Zahraie v. Balcarcel

Filing 35

OPINION and ORDER (1) Denying Petitioner's 24 , 25 , 26 Motions for Immediate Consideration, for Evidentiary Hearing, and for Appeal Bond, (2) Granting and Denying in Part Petitioner's 29 Motion to Supplement Habeas Petition, (3) Granti ng Petitioner's 32 Motion for Extension of Time to File Reply, (4) Directing Respondent to Respond to Petitioner's New Judicial Bias Claim, and (5) Denying Without Prejudice Petitioner's 34 Request for Additional Documents. Signed by District Judge Thomas L. Ludington. (KWin)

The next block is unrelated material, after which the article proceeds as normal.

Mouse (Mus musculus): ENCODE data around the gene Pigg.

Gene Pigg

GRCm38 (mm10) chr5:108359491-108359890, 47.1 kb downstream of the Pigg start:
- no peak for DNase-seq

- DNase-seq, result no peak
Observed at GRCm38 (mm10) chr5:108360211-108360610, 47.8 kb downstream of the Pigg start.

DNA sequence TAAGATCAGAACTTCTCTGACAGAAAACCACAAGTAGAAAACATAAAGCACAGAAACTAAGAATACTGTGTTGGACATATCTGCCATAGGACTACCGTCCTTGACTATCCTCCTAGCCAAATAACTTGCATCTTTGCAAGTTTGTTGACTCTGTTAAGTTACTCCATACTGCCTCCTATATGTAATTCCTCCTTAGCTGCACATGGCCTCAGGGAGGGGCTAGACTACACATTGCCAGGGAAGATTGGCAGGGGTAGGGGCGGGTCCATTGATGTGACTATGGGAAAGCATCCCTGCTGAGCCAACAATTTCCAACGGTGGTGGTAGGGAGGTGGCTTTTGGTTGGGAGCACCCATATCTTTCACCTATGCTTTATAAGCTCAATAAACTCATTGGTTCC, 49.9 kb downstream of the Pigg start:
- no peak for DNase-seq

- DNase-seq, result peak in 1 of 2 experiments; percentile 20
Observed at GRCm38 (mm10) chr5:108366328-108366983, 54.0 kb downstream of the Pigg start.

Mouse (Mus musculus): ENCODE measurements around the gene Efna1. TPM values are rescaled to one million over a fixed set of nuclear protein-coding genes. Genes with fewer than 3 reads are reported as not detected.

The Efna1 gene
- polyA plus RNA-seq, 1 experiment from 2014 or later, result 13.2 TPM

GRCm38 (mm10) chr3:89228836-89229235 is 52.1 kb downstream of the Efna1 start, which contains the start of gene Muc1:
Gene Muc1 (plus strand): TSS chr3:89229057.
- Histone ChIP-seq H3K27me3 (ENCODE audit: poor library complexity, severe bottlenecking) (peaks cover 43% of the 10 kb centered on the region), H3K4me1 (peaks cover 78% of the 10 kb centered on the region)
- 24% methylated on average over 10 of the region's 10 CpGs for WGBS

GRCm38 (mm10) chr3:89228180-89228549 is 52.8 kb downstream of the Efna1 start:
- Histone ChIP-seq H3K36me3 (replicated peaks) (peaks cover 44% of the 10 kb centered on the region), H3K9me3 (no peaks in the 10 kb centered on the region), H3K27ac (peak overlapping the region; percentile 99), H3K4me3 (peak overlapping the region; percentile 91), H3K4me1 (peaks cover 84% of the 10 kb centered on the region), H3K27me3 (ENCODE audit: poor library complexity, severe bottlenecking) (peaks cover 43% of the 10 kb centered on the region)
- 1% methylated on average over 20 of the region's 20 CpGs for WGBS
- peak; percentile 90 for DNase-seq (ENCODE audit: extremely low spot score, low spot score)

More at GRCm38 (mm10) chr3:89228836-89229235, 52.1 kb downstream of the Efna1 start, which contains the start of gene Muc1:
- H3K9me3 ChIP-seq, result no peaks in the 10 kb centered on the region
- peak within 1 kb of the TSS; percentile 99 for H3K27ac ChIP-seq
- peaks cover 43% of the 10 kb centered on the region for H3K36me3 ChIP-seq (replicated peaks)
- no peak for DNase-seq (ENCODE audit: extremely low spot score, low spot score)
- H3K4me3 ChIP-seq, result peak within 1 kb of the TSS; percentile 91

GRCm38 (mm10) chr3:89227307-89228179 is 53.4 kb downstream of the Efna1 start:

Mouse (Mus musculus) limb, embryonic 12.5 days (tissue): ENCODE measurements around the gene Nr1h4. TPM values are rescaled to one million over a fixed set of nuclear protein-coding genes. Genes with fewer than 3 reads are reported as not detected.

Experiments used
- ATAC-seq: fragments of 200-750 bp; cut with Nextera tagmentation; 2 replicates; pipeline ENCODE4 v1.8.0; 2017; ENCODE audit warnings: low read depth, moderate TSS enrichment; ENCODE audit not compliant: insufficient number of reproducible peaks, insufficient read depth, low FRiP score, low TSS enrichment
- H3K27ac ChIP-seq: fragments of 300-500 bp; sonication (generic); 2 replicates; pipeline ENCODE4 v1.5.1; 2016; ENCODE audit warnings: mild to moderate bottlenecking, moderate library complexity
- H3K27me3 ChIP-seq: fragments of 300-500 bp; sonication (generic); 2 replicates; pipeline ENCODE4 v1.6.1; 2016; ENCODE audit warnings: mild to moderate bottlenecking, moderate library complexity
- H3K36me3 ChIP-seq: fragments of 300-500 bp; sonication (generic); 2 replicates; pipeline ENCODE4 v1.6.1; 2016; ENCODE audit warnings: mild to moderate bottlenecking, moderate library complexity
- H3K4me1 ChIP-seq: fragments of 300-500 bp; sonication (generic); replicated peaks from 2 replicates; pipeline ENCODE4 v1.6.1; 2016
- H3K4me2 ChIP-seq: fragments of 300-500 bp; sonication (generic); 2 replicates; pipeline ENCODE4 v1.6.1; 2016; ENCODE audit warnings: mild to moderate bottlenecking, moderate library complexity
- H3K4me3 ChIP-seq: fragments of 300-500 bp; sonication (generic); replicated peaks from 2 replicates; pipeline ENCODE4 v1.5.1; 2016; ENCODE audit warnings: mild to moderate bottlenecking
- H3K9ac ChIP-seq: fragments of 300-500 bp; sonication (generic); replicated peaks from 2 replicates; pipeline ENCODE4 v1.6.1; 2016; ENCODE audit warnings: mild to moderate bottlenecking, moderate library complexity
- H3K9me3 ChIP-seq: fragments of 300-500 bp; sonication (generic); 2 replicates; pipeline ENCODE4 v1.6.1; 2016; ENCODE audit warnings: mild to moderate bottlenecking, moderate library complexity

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UNITED STATES DISTRICT COURT EASTERN DISTRICT OF MICHIGAN NORTHERN DIVISION JAMSHID BAKSHI ZAHRAIE, Petitioner, Case No. 1:17-cv-13131 v. Honorable Thomas L. Ludington United States District Judge CHANDLER CHEEKS, Respondent. ________________________________________/ OPINION AND ORDER (1) DENYING PETITIONER’S MOTIONS FOR IMMEDIATE CONSIDERATION, FOR EVIDENTIARY HEARING, AND FOR APPEAL BOND, (2) GRANTING AND DENYING IN PART PETITIONER’S MOTION TO SUPPLEMENT HABEAS PETITION, (3) GRANTING PETITIONER’S MOTION FOR EXTENSION OF TIME TO FILE REPLY, (4) DIRECTING RESPONDENT TO RESPOND TO PETITIONER’S NEW JUDICIAL BIAS CLAIM, AND (5) DENYING WITHOUT PREJUDICE PETITIONER’S REQUEST FOR ADDITIONAL DOCUMENTS In February 2021, Petitioner Jamshid Bakshi Zahraie, an inmate in the Thumb Correctional Facility in Lapeer County, filed a pro se amended petition for a writ of habeas corpus under 28 U.S.C. § 2254. ECF No. 21. Petitioner challenges his Tuscola County convictions for the following offenses: conducting an enterprise through a pattern of racketeering activity, MICH. COMP. LAWS § 750.159i(1); unlawful possession of a controlled substance with intent to deliver, MICH. COMP. LAWS §§ 333.7212(1)(e), 333.7401(2)(b)(ii ); unlawful manufacture MICH. of a controlled substance, COMP. LAWS §§ 333.7212(1)(e), 333.7401(2)(b)(ii ); unlawful delivery of a controlled substance, MICH. COMP. LAWS §§ 333.7212(1)(e), 333.7401(2)(b)(ii ); unlawful possession of a controlled substance, MICH. COMP. LAWS §§ 333.7212(1)(e), 333.7403(2)(b)(ii ); and maintaining a drug house, MICH. COMP. LAWS §§ 333.7405(1)(d), 333.7406. Petitioner’s convictions arose from selling synthetic marijuana at his party store and gas station and manufacturing materials for synthetic marijuana from his apartment. In May 2014, the trial court sentenced Petitioner to prison for 15 to 40 years for the racketeering conviction and to lesser concurrent terms for the other convictions. Petitioner raises 13 claims in his amended petition. Respondent urges this Court to deny the amended petition, because the state courts’ rejection of Petitioner’s claims was not contrary to, or an unreasonable application of, clearly established federal law; or alternatively because the claims are not cognizable on federal habeas review, are procedurally defaulted, are meritless, or are moot. See ECF No. 30 at PageID.952–56. Currently pending are Petitioner’s motions for immediate release from custody, an evidentiary hearing, or release on bond, permission to supplement his habeas petition with two new claims, and an extension of time to file a reply to Respondent’s answer to the amended petition. ECF Nos. 24; 25; 26; 29; 32. Each motion will be addressed separately. I. First, Petitioner seeks immediate consideration of his habeas petition on the grounds that the state courts committed legal errors, prevented him from developing a factual record, failed to recognize his constitutional claims, refused to correct manifest injustice, and failed to resolve his claims on the merits. See ECF No. 24, PageID.781–82. Petitioner also reargues some of his habeas claims in the supporting brief, see id. at PageID.785–93, and he alleges that his age (68) makes him susceptible to COVID-19, that his crime was non-violent, that he does not have a serious criminal history, and that he has two autistic children who need special care. Id. at PageID.793. -2- Petitioner has not “shown good cause to expedite a ruling on his petition for habeas relief to the detriment of petitions filed prior to the filing of his petition.” Castillo v. Pratt, 162 F. Supp. 2d 575, 576 (N.D. Tex. 2001). Petitioner also has not shown undue delay in adjudicating his case. Although he initiated this case in September 2017, ECF No. 1, his initial petition was dismissed without prejudice for failure to exhaust his claims, ECF No. 9, and the case was not reopened until November 2020, ECF No. 19. As a result, Petitioner did not file his amended petition until February 2021, ECF No. 21, which Respondent answered seven months later, ECF No. 30. Under these circumstances, immediate review of Petitioner’s claims is not warranted. Accordingly, Petitioner’s motion for immediate consideration will be denied. II. Second, Petitioner seeks an evidentiary hearing, alleging the state courts deprived him of an opportunity develop a factual record and adjudicated his claims unreasonably. ECF No. 25 at PageID.795–96. Petitioner has no absolute right to an evidentiary hearing. See Blackledge v. Allison, 431 U.S. 63, 80 (1977) (noting that not every habeas petition is entitled to an evidentiary hearing). “In deciding whether to grant an evidentiary hearing, a federal court must consider whether such a hearing could enable an applicant to prove the petition’s factual allegations, which, if true, would entitle the applicant to federal habeas relief.” Schriro v. Landrigan, 550 U.S. 465, 474 (2007). Accordingly, a court should grant an evidentiary hearing only if it determines that a factual dispute exists and that the petitioner might be entitled to relief. See Witham v. United States, 355 F.3d 501, 506 (6th Cir. 2004). Having reviewed Petitioner’s amended petition and motion for an evidentiary hearing, this Court is not persuaded that a factual dispute exists or that Petitioner would be entitled to -3- relief after an evidentiary hearing. Indeed, Petitioner’s motion for an evidentiary hearing largely recites his accusation that the state courts committed various “legal errors.” See ECF No. 25 at PageID.795–96. Accordingly, Petitioner’s motion for an evidentiary hearing will be denied. However, this Court may reconsider Petitioner’s motion sua sponte if, on further review of the case, the Court finds that an evidentiary hearing is necessary and appropriate. Petitioner does not need to renew his request for an evidentiary hearing. III. Third, Petitioner seeks release on bond pending a decision on his habeas petition. ECF No. 26. To receive bail while a habeas decision remains pending, “prisoners must be able to show not only a substantial claim of law based on the facts surrounding the petition but also the existence of ‘some circumstance making [the motion for bail] exceptional and deserving of special treatment in the interests of justice.’” Dotson v. Clark, 900 F.2d 77, 79 (6th Cir. 1990) (quoting Aronson v. May, 85 S. Ct. 3, 5 (1964)). As a practical matter, “[t]here will be few occasions where a prisoner will meet this standard.” Id. This case is not one of those “few occasions.” Id. Even if Petitioner raised a “substantial claim of law” in his petition, he has not identified any circumstances making this case “exceptional and deserving of special treatment.” Id.; see ECF No. 26 at PageID.805. Therefore, Petitioner’s motion for release on bond will be denied. IV. Fourth, Petitioner seeks leave to supplement his amended petition with two new claims: (1) that his jury instructions were erroneous; and (2) that the trial judge was biased. ECF No. 29 at PageID.823–24. -4- A party may amend a pleading “with the opposing party’s written consent or the court’s leave,” and “[t]he court should freely give leave when justice so requires.” FED. R. CIV. P. 15(a)(2). “An amendment to a pleading relates back to the date of the original pleading when . . . the amendment asserts a claim or defense that arose out of the conduct, transaction, or occurrence set out--or attempted to be set out--in the original pleading[.]” FED. R. CIV. P. 15(c)(1)(B). In the habeas context, “so long as the original and amended petitions state claims that are tied to a common core of operative facts, relation back will be in order.” Mayle v. Felix, 545 U.S. 644, 664 (2005). However, a state prisoner must demonstrate that he presented each of his claims to the state courts at all levels of state-court review before raising the claims in a federal habeas corpus petition. 28 U.S.C. § 2254(b)(1), (c); O’Sullivan v. Boerckel, 526 U.S. 838, 842, 845 (1999); Wagner v. Smith, 581 F.3d 410, 414–15 (6th Cir. 2009). Petitioner did not raise his new claim about the jury instructions in the Michigan Court of Appeals. See ECF No. 31-23 at PageID.3604–06. Instead, he raised the claim as a new issue in an application for leave to appeal in the Michigan Supreme Court. See ECF No. 31-26 at PageID.4154–58. “Submission of a new claim to a state’s highest court on discretionary review does not constitute fair presentation.” Rowls v. Jamrog, 193 F. Supp. 2d 1016, 1022 (E.D. Mich. 2002) (citing Castille v. Peoples, 489 U.S. 346, 351 (1989)). Accordingly, Petitioner’s Motion to Supplement his Amended Petition will be denied as to his jury-instruction claim. Petitioner did, however, raise his judicial-bias claim in the Michigan Court of Appeals and in the Michigan Supreme Court, and that claim is supported by facts that do not differ in either time or type from those in Petitioner’s amended petition. Accordingly, this Court will -5- grant Petitioner’s request to amend his habeas petition with his judicial-bias claim. See Mayle, 545 U.S. at 664. Additionally, Respondent will be directed to file a response to Petitioner’s judicial-bias claim. V. Fifth, Petitioner seeks an extension of time to file a reply to Respondent’s answer to his amended petition. ECF No. 32. Despite receiving Respondent’s answer on September 13, 2021, Petitioner argues that he has not had sufficient time to file a reply because the prison law library was closed for a time due to the COVID-19 pandemic. Id. at PageID.5125. Petitioner also alleges that he struggles with English and relies on “jailhouse lawyers” for assistance. Id. Accordingly, he seeks permission to file his reply brief within 45 days of September 13, 2021. Id. at PageID.5125. Before this Court could address Petitioner’s motion, he filed his reply on October 12, 2021. ECF No. 33. Because October 12, 2021 is within the 45-day timeframe Petitioner proposed, this Court will grant Petitioner’s motion and treat his reply as timely. VI. Finally, this Court must address a document Petitioner recently filed titled “Deficiency in Index of Record by Respondent.” ECF No. 34. Liberally construed, the document seems to have been intended as a motion to compel the production of Petitioner’s Presentence Investigation Report and other documents. Id. at PageID.5125–26. The state-court records that Respondent filed with his answer to the amended petition appear to contain all the documents needed for a proper adjudication of Petitioner’s habeas claims. See generally ECF No. 31. Therefore, Petitioner’s request for additional documents will be denied without prejudice. This Court may reconsider Petitioner’s request sua sponte if, on -6- further review of Petitioner’s claims and the state-court record, this Court finds that additional records are needed. VII. Accordingly, it is ORDERED that Petitioner’s Motion for Immediate Consideration, ECF No, 24, is DENIED. Further, it is ORDERED that Petitioner’s Motion for an Evidentiary Hearing, ECF No. 25, is DENIED. Further, it is ORDERED that Petitioner’s Motion for Bond, ECF No. 26, is DENIED. Further, it is ORDERED that Petitioner’s Motion to Supplement the Petition, ECF No. 29, is GRANTED AND DENIED IN PART. Petitioner’s request to add a judicial-bias claim is GRANTED, but Petitioner’s request to add a jury-instruction claim is DENIED. Further, it is ORDERED that Respondent is DIRECTED to file response to Petitioner’s judicial-bias claim within forty-five (45) days of the date of this Order. Further, it is ORDERED that Petitioner’s Motion for an Extension of Time to File a Reply, ECF No. 32, is GRANTED. Further, it is ORDERED that Petitioner’s Request for Additional Documents, ECF No. 34, is DENIED WITHOUT PREJUDICE. Dated: March 15, 2022 s/Thomas L. Ludington THOMAS L. LUDINGTON United States District Judge -7-